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Edina, Minn. & Twin Cities Area Shaping Penn State Men’s Hockey

Edina, Minnesota is about 10 miles southwest of Minneapolis. Like any wealthy suburb, it has shopping centers, country clubs, and good schools.

But Edina holds one title that no other city in the United States carries: “The center of the hockey universe,” according to ESPN.

While the entire Twin Cities market is known for its hockey prowess and Minneapolis–St. Paul was named the No. 1 center of the hockey universe in the United States, Edina stands out from the crowd mostly due to its 13 Minnesota Tier 1 boys’ state hockey championship wins and production of college hockey players. 

Since 2012, Penn State men’s hockey has had four players from the Minneapolis suburbs, and one player from Edina, go through its program. To them, it’s not surprising that Edina and the Twin Cities were given this title by ESPN. 

“Just the entire state in general honestly, I think. The northern part of the state is extremely really rich in hockey too, you got Moorhead and Roseau and Warroad, a lot of big names come out of there as well,” former Penn State hockey center Eric Scheid said. “I think it’s just the state as a whole, but with that, obviously the Twin Cities being a more central focus and a lot more people – it gets quite a bit of hype and a lot of good players come out of there. I would say always been that way, still that way, and a lot of that has to do with the youth systems and the high school and the state tournaments.”

Senior defenseman Clayton Phillips, who is the only Penn State player from Edina, said his hometown revolves around the game of hockey.

“I think it makes it kind of special,” Phillips said. “I think it’s also kind of one of those [things] where it’s all you really know. It’s pretty common to play hockey there.”

Having played in front of packed or near-packed arenas in high school made the transition to playing in the “intense” environment of Pegula easier, Phillips said.

“I think the fanbase here is second to none, obviously it’s an absolute treat playing in front of the Roar Zone and you just don’t really get that anywhere else,” Phillips said. “I would say it’s probably just as intense, if not maybe a little bit more intense. It’s kind of hard to compare the high school atmosphere with college, but I think it’s a pretty damn special place to play.”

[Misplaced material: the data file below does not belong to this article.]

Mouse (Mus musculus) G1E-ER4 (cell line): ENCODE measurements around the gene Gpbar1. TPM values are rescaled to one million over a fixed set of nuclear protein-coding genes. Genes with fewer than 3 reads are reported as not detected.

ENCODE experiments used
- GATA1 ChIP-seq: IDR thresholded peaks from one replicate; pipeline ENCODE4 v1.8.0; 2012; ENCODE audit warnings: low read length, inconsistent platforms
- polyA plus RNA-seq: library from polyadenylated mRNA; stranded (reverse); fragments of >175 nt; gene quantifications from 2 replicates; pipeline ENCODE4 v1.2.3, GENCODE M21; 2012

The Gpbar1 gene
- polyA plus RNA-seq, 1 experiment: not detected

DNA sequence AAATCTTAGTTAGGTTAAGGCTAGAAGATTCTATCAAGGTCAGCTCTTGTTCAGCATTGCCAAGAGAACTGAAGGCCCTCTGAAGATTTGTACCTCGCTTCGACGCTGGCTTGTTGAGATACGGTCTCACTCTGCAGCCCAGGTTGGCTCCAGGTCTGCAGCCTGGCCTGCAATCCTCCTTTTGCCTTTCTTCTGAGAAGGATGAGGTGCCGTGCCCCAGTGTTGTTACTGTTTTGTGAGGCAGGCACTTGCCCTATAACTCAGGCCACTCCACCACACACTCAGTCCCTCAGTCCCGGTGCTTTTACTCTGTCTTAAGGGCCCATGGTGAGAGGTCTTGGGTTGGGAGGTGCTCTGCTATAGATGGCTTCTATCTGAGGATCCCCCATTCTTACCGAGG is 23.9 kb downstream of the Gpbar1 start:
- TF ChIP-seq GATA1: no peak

One thing that they, and current Penn State senior defenseman Alex Stevens, attribute to Edina and the Twin Cities area being a hockey hotbed is the environment around hockey in the state as a whole, as well as the stellar reputation of Edina High School’s hockey program.

Outdoor rinks in the Twin Cities area in the winter are incredibly popular, and the youth and high school programs are unparalleled throughout the Minneapolis–St. Paul area. 

“Who knows how it really all got to be this way, but the state tournament is the backbone behind it all,” Scheid said. “It’s held at the Xcel Energy Center, which is where the Minnesota Wild play, it’s sold out arenas. So when you’re a little kid growing up – I remember myself, every single year Thursday would be the first quarterfinal round and there’d be games all day, and every single year my dad would pull me and my brothers out of school and we’d go watch all the games. Spend the whole day watching, and that was just something that you grew up doing. You always watched the state tournament, it was the biggest event in the state, and for that reason, you just always grew up dreaming to play in it.

“You look at other states in the midwest like Iowa, Nebraska, places like that – they don’t have that kind of atmosphere. So everybody leaves and goes and plays midgets or juniors somewhere else,” Scheid said. “But, whereas [in] Minnesota, you grow up watching the state tournament, all you want to do is play in it. So you spend an entire career in high school at home playing with your buddies that you grew up with and kind of going after that goal and that dream.”

For Stevens, playing in the Minnesota State High School Hockey Tournament is still one of the most memorable moments of his hockey career. Attendance at the tournament is strong, and it’s one of the most-attended and viewed state sports tournament in the United States. 

“Just being from Minnesota and you’re playing where the (Minnesota) Wild play…you’re playing in front of 18,000 people – that’s just the pinnacle of Minnesota,” Stevens said.